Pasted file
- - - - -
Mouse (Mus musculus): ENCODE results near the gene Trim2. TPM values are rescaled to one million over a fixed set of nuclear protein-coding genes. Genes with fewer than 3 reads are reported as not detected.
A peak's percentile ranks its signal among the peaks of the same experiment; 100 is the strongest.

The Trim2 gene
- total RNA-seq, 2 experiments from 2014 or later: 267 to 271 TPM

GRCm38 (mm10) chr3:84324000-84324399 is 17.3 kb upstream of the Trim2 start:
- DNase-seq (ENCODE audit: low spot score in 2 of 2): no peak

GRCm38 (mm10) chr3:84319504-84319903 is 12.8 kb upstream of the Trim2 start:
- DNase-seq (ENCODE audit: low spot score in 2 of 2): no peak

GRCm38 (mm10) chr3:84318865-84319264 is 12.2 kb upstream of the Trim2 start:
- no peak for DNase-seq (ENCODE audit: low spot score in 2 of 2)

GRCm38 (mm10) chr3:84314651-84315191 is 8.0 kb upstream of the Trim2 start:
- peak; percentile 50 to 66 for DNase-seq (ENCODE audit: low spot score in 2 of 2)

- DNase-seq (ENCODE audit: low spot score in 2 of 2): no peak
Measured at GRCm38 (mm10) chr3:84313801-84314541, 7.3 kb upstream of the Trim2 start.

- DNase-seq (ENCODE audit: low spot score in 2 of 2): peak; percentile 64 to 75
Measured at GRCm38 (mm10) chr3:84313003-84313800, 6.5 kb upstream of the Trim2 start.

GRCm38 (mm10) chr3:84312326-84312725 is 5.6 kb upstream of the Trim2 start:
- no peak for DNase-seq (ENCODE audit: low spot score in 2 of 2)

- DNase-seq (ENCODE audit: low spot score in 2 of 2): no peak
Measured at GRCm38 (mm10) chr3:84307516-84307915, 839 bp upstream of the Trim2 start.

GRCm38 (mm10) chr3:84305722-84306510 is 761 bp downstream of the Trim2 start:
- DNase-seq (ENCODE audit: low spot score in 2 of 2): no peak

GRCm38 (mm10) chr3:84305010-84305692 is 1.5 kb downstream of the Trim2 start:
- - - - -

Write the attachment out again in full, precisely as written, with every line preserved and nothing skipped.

Mouse (Mus musculus): ENCODE results near the gene Trim2. TPM values are rescaled to one million over a fixed set of nuclear protein-coding genes. Genes with fewer than 3 reads are reported as not detected.
A peak's percentile ranks its signal among the peaks of the same experiment; 100 is the strongest.

The Trim2 gene
- total RNA-seq, 2 experiments from 2014 or later: 267 to 271 TPM

GRCm38 (mm10) chr3:84324000-84324399 is 17.3 kb upstream of the Trim2 start:
- DNase-seq (ENCODE audit: low spot score in 2 of 2): no peak

GRCm38 (mm10) chr3:84319504-84319903 is 12.8 kb upstream of the Trim2 start:
- DNase-seq (ENCODE audit: low spot score in 2 of 2): no peak

GRCm38 (mm10) chr3:84318865-84319264 is 12.2 kb upstream of the Trim2 start:
- no peak for DNase-seq (ENCODE audit: low spot score in 2 of 2)

GRCm38 (mm10) chr3:84314651-84315191 is 8.0 kb upstream of the Trim2 start:
- peak; percentile 50 to 66 for DNase-seq (ENCODE audit: low spot score in 2 of 2)

- DNase-seq (ENCODE audit: low spot score in 2 of 2): no peak
Measured at GRCm38 (mm10) chr3:84313801-84314541, 7.3 kb upstream of the Trim2 start.

- DNase-seq (ENCODE audit: low spot score in 2 of 2): peak; percentile 64 to 75
Measured at GRCm38 (mm10) chr3:84313003-84313800, 6.5 kb upstream of the Trim2 start.

GRCm38 (mm10) chr3:84312326-84312725 is 5.6 kb upstream of the Trim2 start:
- no peak for DNase-seq (ENCODE audit: low spot score in 2 of 2)

- DNase-seq (ENCODE audit: low spot score in 2 of 2): no peak
Measured at GRCm38 (mm10) chr3:84307516-84307915, 839 bp upstream of the Trim2 start.

GRCm38 (mm10) chr3:84305722-84306510 is 761 bp downstream of the Trim2 start:
- DNase-seq (ENCODE audit: low spot score in 2 of 2): no peak

GRCm38 (mm10) chr3:84305010-84305692 is 1.5 kb downstream of the Trim2 start: